I’m taking a class on Andrew Fuller this semester. He was a British Baptist theologian of the late 18th and early 19th centuries. He was raised in a “high-Calvinist” (“hyper-Calvinist”) milieu, in which pastors did not make public, “indiscriminate” invitations to their congregations to trust Christ. Great debates (often with Fuller at their center!) were ongoing in that day as to a sinner’s ability to trust in Christ. Was he completely unable in any way? Did he have a natural ability, but a moral inability? Does God grant a special grace to all people to enable them to believe? That’s its own discussion, and I mention it only to set forth a bit of background for what follows here.
In my reading I came across a great quote by Asahel Nettleton, a Calvinistic evangelist (yes, you read that right!) who is speaking here in light of the aforementioned debate.
There are many who think they see a great inconsistency in the preaching of ministers. “Ministers,” they say, “contradict themselves—they say and unsay—they tell us to do, and then tell us we cannot do—they call upon sinners to believe and repent, and then tell them that faith and repentance are the gift of God—they call on them to come to Christ, and then tell them that they cannot come.”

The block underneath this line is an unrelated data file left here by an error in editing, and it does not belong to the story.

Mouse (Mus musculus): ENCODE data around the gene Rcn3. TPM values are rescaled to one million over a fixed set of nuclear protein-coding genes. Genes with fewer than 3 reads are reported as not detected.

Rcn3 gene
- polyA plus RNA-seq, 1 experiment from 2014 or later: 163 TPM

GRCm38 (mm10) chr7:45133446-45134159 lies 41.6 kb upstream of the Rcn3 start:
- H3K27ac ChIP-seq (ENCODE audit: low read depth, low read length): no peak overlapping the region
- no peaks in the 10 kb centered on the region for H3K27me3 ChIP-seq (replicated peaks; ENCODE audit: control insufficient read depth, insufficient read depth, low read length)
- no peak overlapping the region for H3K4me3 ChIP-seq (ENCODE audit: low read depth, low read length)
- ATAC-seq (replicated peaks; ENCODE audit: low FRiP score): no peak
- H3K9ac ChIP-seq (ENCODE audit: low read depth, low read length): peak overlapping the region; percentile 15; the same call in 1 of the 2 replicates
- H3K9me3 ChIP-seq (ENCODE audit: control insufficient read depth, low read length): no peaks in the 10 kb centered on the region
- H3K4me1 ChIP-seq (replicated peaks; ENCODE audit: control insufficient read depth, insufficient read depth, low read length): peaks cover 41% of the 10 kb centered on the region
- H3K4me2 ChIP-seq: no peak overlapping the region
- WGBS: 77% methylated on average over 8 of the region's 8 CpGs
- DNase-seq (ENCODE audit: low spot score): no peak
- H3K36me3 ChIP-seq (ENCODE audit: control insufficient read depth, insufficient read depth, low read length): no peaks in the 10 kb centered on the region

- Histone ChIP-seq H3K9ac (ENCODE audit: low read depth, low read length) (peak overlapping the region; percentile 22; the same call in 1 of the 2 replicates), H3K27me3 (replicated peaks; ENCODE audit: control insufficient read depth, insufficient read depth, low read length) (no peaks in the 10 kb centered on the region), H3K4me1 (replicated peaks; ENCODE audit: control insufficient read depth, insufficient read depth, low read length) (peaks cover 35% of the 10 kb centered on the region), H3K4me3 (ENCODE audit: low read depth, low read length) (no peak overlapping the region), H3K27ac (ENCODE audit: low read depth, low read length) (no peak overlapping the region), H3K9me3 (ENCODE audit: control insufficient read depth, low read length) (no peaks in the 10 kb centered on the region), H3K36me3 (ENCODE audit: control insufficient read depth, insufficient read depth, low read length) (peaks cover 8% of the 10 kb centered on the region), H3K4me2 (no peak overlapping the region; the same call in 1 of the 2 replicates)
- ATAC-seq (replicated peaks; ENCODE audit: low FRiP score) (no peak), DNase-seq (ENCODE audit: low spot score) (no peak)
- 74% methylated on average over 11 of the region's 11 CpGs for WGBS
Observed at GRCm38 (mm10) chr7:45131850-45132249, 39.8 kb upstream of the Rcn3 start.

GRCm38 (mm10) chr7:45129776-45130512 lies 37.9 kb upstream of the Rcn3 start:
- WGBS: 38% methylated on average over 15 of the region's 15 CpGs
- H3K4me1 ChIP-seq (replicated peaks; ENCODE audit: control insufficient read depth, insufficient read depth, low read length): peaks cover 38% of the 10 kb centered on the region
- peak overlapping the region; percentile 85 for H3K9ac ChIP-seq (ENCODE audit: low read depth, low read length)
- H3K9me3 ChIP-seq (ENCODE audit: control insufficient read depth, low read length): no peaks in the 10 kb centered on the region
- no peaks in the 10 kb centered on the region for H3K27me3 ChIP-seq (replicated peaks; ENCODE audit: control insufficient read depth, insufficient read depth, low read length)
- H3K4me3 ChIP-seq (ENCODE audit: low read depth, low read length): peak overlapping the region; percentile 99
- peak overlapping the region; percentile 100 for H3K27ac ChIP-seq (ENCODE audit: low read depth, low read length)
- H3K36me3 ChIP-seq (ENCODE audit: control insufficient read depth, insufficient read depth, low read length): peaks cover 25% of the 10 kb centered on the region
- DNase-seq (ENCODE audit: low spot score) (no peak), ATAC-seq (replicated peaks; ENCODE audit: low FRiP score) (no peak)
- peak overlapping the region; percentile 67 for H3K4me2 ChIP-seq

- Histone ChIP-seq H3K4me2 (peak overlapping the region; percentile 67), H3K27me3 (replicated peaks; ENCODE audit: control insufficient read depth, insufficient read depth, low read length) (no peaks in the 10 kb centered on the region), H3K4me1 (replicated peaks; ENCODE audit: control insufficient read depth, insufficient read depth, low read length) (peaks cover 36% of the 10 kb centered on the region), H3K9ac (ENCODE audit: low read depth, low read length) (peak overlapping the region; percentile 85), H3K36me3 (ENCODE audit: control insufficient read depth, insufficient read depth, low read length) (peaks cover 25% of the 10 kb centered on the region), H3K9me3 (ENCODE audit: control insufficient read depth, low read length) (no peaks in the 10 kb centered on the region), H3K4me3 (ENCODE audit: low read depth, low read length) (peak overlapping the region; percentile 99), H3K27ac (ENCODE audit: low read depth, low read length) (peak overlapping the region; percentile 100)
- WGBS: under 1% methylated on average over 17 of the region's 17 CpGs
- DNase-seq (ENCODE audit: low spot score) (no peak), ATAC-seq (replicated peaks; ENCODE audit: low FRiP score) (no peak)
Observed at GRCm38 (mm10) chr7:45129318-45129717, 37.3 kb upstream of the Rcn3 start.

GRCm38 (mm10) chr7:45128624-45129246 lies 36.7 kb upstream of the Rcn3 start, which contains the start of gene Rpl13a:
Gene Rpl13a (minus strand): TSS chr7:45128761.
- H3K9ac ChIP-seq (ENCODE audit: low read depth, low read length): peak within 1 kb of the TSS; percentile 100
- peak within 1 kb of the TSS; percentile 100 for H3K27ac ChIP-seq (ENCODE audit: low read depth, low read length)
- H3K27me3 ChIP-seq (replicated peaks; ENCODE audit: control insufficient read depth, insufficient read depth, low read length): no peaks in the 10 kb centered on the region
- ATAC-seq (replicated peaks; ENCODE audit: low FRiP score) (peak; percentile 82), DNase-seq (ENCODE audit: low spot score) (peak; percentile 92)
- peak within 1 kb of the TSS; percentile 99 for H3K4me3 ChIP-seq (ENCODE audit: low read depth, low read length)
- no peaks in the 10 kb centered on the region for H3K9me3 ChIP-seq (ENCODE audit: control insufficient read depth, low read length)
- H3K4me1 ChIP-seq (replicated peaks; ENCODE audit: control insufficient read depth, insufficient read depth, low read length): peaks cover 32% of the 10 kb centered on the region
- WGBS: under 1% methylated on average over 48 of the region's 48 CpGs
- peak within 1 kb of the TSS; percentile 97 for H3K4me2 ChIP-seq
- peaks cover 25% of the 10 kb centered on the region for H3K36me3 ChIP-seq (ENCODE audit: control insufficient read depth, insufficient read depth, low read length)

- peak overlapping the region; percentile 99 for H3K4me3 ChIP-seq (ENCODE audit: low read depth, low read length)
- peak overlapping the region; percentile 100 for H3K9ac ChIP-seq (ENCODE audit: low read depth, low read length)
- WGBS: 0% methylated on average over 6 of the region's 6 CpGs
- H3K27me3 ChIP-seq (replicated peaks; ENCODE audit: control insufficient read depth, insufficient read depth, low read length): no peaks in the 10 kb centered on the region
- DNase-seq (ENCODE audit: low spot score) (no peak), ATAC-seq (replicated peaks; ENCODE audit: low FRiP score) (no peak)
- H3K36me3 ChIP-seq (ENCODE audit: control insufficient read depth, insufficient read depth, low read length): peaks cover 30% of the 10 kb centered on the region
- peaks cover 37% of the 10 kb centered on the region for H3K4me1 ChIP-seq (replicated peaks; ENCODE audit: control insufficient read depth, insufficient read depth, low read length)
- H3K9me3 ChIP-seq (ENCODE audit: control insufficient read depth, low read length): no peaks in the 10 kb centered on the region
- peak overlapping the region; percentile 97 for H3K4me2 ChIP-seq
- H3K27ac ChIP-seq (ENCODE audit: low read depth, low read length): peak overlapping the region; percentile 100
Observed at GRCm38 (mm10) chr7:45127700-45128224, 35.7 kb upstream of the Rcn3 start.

That some do preach in this manner, cannot be denied. I well recollect an instance. A celebrated preacher, in one of his discourses used this language: “Come unto me, all ye that labour and are heavy laden, and I will give you rest.” In another discourse, this same preacher said: “No man can come unto me except the Father which hath sent me draw him.” Now what think you, my hearers, of such preaching, and of such a preacher? What would you have said had you been present and heard Him? Would you have charged Him with contradicting himself? This preacher, you will remember, was none other than the Lord Jesus Christ! And, I have no doubt, that many ministers have followed His example, and been guilty of the same self-contradiction, if you call it such.”
(Quoted in Gerald L. Priest, “Andrew Fuller, Hyper-Calvinism, and the ‘Modern Question’,” in “At the Pure Fountain of Thy Word”: Andrew Fuller as an Apologist (ed. Michael A. G. Haykin; Studies in Baptist History and Thought 6; Eugene, OR: Wipf & Stock, 2004), 70-71.)
Indeed, it was precisely through reading the Gospels that Andrew Fuller repudiated the High Calvinism that was his heritage, and embraced what is often termed an “evangelical Calvinism.” He saw that Jesus extended invitations “indiscriminately.”